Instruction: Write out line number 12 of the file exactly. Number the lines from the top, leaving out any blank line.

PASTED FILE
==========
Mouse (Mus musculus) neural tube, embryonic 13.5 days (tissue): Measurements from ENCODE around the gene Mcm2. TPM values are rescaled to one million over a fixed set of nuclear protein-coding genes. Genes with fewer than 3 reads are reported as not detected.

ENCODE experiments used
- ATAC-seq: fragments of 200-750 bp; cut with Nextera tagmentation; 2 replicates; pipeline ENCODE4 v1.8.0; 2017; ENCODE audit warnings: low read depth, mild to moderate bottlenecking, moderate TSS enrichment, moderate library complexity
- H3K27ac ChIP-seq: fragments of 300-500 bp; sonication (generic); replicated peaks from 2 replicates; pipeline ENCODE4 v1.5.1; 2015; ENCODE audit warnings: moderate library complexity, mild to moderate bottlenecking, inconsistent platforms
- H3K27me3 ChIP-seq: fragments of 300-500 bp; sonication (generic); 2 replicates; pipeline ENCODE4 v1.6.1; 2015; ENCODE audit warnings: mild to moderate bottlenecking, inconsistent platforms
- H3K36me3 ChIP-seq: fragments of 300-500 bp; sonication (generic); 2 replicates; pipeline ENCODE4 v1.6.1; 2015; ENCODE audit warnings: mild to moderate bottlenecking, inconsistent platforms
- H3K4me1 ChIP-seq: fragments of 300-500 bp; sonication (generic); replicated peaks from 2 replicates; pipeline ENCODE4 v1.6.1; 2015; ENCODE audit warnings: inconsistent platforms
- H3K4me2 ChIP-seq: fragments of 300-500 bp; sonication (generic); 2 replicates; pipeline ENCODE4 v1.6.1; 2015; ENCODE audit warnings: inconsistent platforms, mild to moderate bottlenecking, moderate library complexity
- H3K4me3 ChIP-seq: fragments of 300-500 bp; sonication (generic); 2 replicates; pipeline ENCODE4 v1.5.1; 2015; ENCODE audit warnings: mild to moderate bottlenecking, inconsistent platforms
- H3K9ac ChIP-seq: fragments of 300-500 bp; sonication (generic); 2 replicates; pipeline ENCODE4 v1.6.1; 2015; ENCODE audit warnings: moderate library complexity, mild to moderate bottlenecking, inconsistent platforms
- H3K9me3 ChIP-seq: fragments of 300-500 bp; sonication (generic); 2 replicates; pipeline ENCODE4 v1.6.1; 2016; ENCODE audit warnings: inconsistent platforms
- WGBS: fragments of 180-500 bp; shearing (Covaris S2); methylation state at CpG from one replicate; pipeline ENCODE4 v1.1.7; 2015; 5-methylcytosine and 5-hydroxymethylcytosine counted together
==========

- WGBS: fragments of 180-500 bp; shearing (Covaris S2); methylation state at CpG from one replicate; pipeline ENCODE4 v1.1.7; 2015; 5-methylcytosine and 5-hydroxymethylcytosine counted together